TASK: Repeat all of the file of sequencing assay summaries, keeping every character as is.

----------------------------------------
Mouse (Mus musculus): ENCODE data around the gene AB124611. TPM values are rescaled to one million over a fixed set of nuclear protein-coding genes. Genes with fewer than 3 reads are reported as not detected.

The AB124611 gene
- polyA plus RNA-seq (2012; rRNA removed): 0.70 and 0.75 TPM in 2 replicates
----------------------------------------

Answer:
Mouse (Mus musculus): ENCODE data around the gene AB124611. TPM values are rescaled to one million over a fixed set of nuclear protein-coding genes. Genes with fewer than 3 reads are reported as not detected.

The AB124611 gene
- polyA plus RNA-seq (2012; rRNA removed): 0.70 and 0.75 TPM in 2 replicates